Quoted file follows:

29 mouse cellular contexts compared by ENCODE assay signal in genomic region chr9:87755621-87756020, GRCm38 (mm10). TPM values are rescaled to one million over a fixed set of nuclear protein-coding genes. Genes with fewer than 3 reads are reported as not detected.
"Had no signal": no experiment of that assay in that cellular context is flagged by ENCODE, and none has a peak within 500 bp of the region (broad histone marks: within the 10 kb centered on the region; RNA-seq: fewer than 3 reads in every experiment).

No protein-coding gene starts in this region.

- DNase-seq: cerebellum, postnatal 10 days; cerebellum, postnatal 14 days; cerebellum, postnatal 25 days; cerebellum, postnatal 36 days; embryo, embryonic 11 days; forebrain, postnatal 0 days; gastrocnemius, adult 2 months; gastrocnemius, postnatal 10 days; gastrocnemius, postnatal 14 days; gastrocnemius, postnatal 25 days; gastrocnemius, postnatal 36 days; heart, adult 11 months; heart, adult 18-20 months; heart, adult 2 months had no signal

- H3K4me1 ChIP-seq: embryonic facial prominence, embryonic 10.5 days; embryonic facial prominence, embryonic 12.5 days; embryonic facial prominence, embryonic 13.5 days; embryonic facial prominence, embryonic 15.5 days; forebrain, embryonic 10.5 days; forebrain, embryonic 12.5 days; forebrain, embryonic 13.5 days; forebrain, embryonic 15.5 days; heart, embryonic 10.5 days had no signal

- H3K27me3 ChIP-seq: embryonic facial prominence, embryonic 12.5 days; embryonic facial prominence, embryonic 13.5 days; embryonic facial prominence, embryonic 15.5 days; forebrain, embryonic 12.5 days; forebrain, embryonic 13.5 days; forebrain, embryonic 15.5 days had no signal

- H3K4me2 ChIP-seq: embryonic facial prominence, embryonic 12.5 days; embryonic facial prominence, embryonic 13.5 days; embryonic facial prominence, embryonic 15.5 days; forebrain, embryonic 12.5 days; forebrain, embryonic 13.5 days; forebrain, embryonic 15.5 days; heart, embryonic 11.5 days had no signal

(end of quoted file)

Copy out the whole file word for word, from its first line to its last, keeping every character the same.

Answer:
29 mouse cellular contexts compared by ENCODE assay signal in genomic region chr9:87755621-87756020, GRCm38 (mm10). TPM values are rescaled to one million over a fixed set of nuclear protein-coding genes. Genes with fewer than 3 reads are reported as not detected.
"Had no signal": no experiment of that assay in that cellular context is flagged by ENCODE, and none has a peak within 500 bp of the region (broad histone marks: within the 10 kb centered on the region; RNA-seq: fewer than 3 reads in every experiment).

No protein-coding gene starts in this region.

- DNase-seq: cerebellum, postnatal 10 days; cerebellum, postnatal 14 days; cerebellum, postnatal 25 days; cerebellum, postnatal 36 days; embryo, embryonic 11 days; forebrain, postnatal 0 days; gastrocnemius, adult 2 months; gastrocnemius, postnatal 10 days; gastrocnemius, postnatal 14 days; gastrocnemius, postnatal 25 days; gastrocnemius, postnatal 36 days; heart, adult 11 months; heart, adult 18-20 months; heart, adult 2 months had no signal

- H3K4me1 ChIP-seq: embryonic facial prominence, embryonic 10.5 days; embryonic facial prominence, embryonic 12.5 days; embryonic facial prominence, embryonic 13.5 days; embryonic facial prominence, embryonic 15.5 days; forebrain, embryonic 10.5 days; forebrain, embryonic 12.5 days; forebrain, embryonic 13.5 days; forebrain, embryonic 15.5 days; heart, embryonic 10.5 days had no signal

- H3K27me3 ChIP-seq: embryonic facial prominence, embryonic 12.5 days; embryonic facial prominence, embryonic 13.5 days; embryonic facial prominence, embryonic 15.5 days; forebrain, embryonic 12.5 days; forebrain, embryonic 13.5 days; forebrain, embryonic 15.5 days had no signal

- H3K4me2 ChIP-seq: embryonic facial prominence, embryonic 12.5 days; embryonic facial prominence, embryonic 13.5 days; embryonic facial prominence, embryonic 15.5 days; forebrain, embryonic 12.5 days; forebrain, embryonic 13.5 days; forebrain, embryonic 15.5 days; heart, embryonic 11.5 days had no signal